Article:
I’m not sure what I will get out of this book, maybe that if trees are social, we humans can be too?  And, since moving to Florida, my family and I have made it a habit to hug a palm tree every now and then.  (We named the one palm tree on our property “Fred.”  We love Fred, but he gets grouchy sometimes if you get too close to him.)  This brings joy.  Maybe this book will explain why. Who knows?

8-  The Givenness of Things, by Marilynne Robinson.  A book of essays by the author of Pulitzer Prize-winner Gilead (one of President Barak Obama’s favorite books, by the way).  Robinson is known for her conversational tone and religious sensitivity.

Since I am a sucker for essays, hoping to publish two new books of essays in the next two years, I figure I better read Robinson’s.

9-  Women Deacons and Deaconesses: 400 Years of Baptist Service, by Charles Deweese.  My personal history with this book is an interesting one.  Soon after I purchase it, about seven years ago, I lent it to my father-in-law, who was interested in how in the world Trinity Baptist made women deacons.

For some reason, he misplaced the book and it had been lost since then.  He and my mother-in-law just sold their house and moved here to Vero Beach.  In the packing and unpacking, the book turned up.  I hope to get a chance to read it, finally!

10-  Moby Dick, by Herman Mellville.  At the beginning of last year, friends and I joined an informal movement called “Sixteen books in 2016.”  We even devoted a Facebook group page to it.

This book was on my list, and, with the move to Vero and all, I never got around to it.  Maybe this year I will.  Until then, poor Ahab will continue his fateful search for the great White Whale.  I don’t want to leave the guy hanging, so I’ll try to make it my summer beach reading fare.  Beach + whale.  Sounds like a winning combination.

11-  Something about Henry Flagler.  I went to a college on Flagler Drive, which was across the bridge from the Breakers Hotel in Palm Beach.  Kristina and I went to St. Augustine for our honeymoon, and have visited many times since, including touring Flagler College.   What does all of this have in common?  Henry Flagler, the industrialist tycoon who founded Standard Oil and connected Florida by rail.  I’m sure there is a biography on him that I’ll pick up along the way.

“His Majesty’s Palette”: A Sermon on Faith and Art

art

By Jackson Thomas

Jackson Thomas preached this sermon, based on Isaiah 64 and Jeremiah 18, during Christival at Trinity Baptist Church, October 25, 2015.  An audio version of the sermon may also be found online at Trinity’s website.  Jackson Thomas serves as Youth Events Coordinator and Resident Artist at Trinity Baptist Church.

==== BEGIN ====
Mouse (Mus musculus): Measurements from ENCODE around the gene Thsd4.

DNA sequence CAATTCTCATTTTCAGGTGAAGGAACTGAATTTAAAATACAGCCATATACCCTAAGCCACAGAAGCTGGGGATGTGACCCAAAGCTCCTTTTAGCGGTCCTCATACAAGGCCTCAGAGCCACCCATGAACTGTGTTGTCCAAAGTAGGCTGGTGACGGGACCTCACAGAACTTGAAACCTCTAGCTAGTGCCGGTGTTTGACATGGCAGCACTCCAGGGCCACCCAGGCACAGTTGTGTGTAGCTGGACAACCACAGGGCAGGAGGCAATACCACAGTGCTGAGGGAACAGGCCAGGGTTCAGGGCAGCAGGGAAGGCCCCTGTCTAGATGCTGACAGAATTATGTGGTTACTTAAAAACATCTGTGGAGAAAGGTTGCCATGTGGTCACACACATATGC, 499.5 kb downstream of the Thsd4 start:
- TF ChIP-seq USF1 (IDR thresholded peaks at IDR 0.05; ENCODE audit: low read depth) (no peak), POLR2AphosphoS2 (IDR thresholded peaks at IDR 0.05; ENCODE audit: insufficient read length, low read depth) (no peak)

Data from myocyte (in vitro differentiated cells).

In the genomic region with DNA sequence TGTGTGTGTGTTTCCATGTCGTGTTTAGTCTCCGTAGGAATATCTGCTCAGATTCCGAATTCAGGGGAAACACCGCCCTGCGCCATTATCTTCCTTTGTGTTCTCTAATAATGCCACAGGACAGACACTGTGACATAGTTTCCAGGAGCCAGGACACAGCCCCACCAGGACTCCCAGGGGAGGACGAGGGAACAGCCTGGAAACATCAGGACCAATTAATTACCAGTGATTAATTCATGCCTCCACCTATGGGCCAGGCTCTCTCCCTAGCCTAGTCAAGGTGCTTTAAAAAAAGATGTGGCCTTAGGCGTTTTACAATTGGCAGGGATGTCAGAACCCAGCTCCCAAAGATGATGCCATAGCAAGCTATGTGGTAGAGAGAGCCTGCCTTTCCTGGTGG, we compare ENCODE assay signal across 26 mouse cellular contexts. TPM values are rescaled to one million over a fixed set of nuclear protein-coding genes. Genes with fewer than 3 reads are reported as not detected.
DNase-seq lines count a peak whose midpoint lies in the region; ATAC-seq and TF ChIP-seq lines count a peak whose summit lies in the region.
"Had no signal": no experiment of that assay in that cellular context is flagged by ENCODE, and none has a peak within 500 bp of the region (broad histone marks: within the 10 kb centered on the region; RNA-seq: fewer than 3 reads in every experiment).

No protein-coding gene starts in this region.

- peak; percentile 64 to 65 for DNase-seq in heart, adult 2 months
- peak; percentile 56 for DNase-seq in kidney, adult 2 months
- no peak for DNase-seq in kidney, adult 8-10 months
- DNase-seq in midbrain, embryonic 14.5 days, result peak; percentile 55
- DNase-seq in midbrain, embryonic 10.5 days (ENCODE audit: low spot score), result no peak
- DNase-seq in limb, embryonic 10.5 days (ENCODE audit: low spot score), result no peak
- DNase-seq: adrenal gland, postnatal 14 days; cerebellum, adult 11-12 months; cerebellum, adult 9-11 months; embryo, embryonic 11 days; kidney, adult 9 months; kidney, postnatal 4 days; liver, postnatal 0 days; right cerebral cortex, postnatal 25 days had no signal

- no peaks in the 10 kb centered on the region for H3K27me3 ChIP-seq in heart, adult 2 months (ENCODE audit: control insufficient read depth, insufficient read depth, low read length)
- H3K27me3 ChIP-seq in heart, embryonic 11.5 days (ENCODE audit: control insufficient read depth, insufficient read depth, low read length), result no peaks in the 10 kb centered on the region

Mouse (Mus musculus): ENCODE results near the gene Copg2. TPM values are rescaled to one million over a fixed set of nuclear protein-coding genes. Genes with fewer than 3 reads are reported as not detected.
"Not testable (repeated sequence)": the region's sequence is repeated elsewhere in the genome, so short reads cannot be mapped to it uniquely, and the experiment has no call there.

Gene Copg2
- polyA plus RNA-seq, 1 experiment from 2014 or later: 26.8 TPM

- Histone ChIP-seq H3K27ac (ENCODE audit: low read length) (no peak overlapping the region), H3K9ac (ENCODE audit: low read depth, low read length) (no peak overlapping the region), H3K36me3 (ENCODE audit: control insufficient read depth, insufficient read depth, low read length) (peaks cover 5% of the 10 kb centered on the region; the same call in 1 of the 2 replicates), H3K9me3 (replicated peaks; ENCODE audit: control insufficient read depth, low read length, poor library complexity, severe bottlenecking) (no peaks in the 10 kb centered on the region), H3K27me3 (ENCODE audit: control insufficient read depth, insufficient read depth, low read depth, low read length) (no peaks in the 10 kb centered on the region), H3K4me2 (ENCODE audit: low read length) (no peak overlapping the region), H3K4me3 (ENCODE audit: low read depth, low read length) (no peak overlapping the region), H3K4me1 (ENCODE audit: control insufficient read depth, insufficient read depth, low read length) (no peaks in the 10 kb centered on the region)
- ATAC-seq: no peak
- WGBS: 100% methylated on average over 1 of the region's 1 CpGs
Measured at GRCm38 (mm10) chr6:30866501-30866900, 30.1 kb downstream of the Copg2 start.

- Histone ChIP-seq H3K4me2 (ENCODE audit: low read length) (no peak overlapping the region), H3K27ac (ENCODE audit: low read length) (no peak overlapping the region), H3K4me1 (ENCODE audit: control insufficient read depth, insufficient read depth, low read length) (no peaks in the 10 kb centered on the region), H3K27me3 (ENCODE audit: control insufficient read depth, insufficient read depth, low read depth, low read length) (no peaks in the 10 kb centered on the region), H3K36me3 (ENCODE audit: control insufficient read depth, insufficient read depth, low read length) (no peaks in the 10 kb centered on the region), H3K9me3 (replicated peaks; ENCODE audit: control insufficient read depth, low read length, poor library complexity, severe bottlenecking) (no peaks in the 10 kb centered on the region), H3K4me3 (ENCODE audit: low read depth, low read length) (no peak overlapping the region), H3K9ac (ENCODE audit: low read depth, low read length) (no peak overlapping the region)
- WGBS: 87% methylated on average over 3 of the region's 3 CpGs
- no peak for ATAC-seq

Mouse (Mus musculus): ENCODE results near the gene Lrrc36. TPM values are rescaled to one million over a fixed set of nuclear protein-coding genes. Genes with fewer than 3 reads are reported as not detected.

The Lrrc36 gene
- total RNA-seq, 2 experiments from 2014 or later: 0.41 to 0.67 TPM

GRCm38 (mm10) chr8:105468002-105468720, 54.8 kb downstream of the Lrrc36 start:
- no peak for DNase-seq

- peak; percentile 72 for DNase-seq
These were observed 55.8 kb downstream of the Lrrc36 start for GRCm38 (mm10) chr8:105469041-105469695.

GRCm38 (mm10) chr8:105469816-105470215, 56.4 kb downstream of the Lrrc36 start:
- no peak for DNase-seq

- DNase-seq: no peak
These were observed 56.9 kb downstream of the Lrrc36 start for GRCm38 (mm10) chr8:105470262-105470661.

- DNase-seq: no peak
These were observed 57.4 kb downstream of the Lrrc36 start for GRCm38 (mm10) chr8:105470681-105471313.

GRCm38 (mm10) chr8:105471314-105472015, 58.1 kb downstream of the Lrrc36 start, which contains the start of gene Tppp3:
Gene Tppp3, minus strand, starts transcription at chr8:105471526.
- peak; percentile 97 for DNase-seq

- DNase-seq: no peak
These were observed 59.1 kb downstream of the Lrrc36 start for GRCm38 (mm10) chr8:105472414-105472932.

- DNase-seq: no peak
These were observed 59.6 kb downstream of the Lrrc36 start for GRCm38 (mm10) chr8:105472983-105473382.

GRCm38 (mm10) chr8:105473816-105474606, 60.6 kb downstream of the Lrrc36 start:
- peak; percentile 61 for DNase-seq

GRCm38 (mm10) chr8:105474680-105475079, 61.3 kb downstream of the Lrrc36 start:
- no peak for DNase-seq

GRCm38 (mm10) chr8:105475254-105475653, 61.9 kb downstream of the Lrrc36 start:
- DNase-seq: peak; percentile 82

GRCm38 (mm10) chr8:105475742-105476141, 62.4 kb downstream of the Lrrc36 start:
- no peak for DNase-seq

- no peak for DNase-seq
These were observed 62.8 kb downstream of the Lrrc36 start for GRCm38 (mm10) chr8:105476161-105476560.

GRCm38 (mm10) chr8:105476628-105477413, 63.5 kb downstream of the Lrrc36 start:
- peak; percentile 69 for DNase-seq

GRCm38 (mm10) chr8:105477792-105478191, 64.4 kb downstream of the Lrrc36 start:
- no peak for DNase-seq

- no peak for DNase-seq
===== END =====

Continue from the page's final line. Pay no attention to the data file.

We have a multi-faceted God who has many titles.  Among these titles the Holy Trinity: God the Spirit who lives within us, God the Son who came and died for us and God the Father who sired all of creation.

Still, perhaps one of the most relatable facets of God is God the Creator who carefully and artistically crafted all of creation.  We acknowledge Him from time to time, but it seems we too often fail to fully appreciate and experience this facet of God.  And it seems such a shame since we could so easily feel connected to this God, even more so, perhaps, than any other facet of God.

In a mission trip to France I took recently, we were surrounded by the Alps.  Everywhere we were in France, we saw them – brilliant and magnificent.  It sounds like a cliché, but there is no way to capture the majesty that the mountains impress.  That majesty is something man has been trying to reproduce for ages.

Back in eras past, it was done through the mixture of art and architecture.   The architecture of many buildings was meant to impress and inspire in the same way as the natural wonders of the world.  We have an innate desire to connect with our Creator God and bring about the same wonder He did in the creation of the world.  When I look at the beauty of the Alps or Niagara Falls, or look out over the ocean I see a level of beauty that would not be possible without a God with a sense of art and we, being made in His image, have been gifted with that same sense and a desire to express ourselves through that art.

Despite these things, art is no longer in our everyday architecture.  Christival gives us a month to recognize the art in worship, where it used to be an everyday part of worship.  It seems such a shame because art is such a universal language. Art is appreciated across the globe, even if what different cultures see as art changes.

This is true for all art though. Let’s take music for example. While traveling in France and Italy we had a number of these experiences, but the best I remember was in Belley.  After the concert so many people came up and would – as best they could – express their gratitude and that, even though they didn’t know English – even though they couldn’t even understand the words of the message – the music really touched them.  The message was clear to them even though the language barrier existed and, in that moment of truth, the barrier was broken.  It was an amazing experience to see how the music could be used as a conduit for the universal message of Christ’s love.

Isaiah 64:8 says “. . . we are the clay, you are the Potter”; and Jeremiah’s prophecy states that Israel is like clay in God’s hand:  “Can I not shape you how I please?” God asks.

I love this imagery.   Working with clay is not an easy task.  Many things can go wrong almost to the point where it seems a more apt analogy could have been made with almost any other form of art.  However, these prophecies choose to use pottery to illustrate the love and care God must put into making each single person.  This image implies care and painstaking amounts of work to make a piece of art exactly as we are to be made.  It paints a picture of God not only as a father, siring man and then guiding us towards our destiny, but also as a careful constructor controlling every aspect of our creation – designing us to reach our potential way before we were even born.